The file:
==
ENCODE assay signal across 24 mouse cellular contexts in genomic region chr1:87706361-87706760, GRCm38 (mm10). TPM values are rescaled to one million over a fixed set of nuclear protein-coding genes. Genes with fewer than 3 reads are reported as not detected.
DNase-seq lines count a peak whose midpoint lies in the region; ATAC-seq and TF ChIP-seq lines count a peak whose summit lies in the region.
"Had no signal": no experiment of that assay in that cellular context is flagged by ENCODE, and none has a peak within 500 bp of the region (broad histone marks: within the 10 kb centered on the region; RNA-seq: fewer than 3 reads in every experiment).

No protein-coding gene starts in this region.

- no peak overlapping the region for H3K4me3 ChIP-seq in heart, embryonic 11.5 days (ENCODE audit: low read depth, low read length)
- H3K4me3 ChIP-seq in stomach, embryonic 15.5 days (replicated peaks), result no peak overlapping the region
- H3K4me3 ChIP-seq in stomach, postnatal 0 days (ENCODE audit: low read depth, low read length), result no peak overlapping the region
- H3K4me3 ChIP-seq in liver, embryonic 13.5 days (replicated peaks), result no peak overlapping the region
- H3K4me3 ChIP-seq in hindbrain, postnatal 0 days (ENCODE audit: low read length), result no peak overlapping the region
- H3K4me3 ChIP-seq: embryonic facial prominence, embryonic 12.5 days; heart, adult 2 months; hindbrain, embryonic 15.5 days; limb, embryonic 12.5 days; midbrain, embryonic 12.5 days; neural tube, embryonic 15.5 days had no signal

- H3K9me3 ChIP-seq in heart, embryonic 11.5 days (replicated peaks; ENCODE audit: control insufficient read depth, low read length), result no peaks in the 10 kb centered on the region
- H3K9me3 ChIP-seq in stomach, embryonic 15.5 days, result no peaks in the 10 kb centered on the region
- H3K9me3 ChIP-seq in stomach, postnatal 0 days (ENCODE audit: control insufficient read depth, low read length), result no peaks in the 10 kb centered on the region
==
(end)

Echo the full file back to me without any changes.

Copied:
ENCODE assay signal across 24 mouse cellular contexts in genomic region chr1:87706361-87706760, GRCm38 (mm10). TPM values are rescaled to one million over a fixed set of nuclear protein-coding genes. Genes with fewer than 3 reads are reported as not detected.
DNase-seq lines count a peak whose midpoint lies in the region; ATAC-seq and TF ChIP-seq lines count a peak whose summit lies in the region.
"Had no signal": no experiment of that assay in that cellular context is flagged by ENCODE, and none has a peak within 500 bp of the region (broad histone marks: within the 10 kb centered on the region; RNA-seq: fewer than 3 reads in every experiment).

No protein-coding gene starts in this region.

- no peak overlapping the region for H3K4me3 ChIP-seq in heart, embryonic 11.5 days (ENCODE audit: low read depth, low read length)
- H3K4me3 ChIP-seq in stomach, embryonic 15.5 days (replicated peaks), result no peak overlapping the region
- H3K4me3 ChIP-seq in stomach, postnatal 0 days (ENCODE audit: low read depth, low read length), result no peak overlapping the region
- H3K4me3 ChIP-seq in liver, embryonic 13.5 days (replicated peaks), result no peak overlapping the region
- H3K4me3 ChIP-seq in hindbrain, postnatal 0 days (ENCODE audit: low read length), result no peak overlapping the region
- H3K4me3 ChIP-seq: embryonic facial prominence, embryonic 12.5 days; heart, adult 2 months; hindbrain, embryonic 15.5 days; limb, embryonic 12.5 days; midbrain, embryonic 12.5 days; neural tube, embryonic 15.5 days had no signal

- H3K9me3 ChIP-seq in heart, embryonic 11.5 days (replicated peaks; ENCODE audit: control insufficient read depth, low read length), result no peaks in the 10 kb centered on the region
- H3K9me3 ChIP-seq in stomach, embryonic 15.5 days, result no peaks in the 10 kb centered on the region
- H3K9me3 ChIP-seq in stomach, postnatal 0 days (ENCODE audit: control insufficient read depth, low read length), result no peaks in the 10 kb centered on the region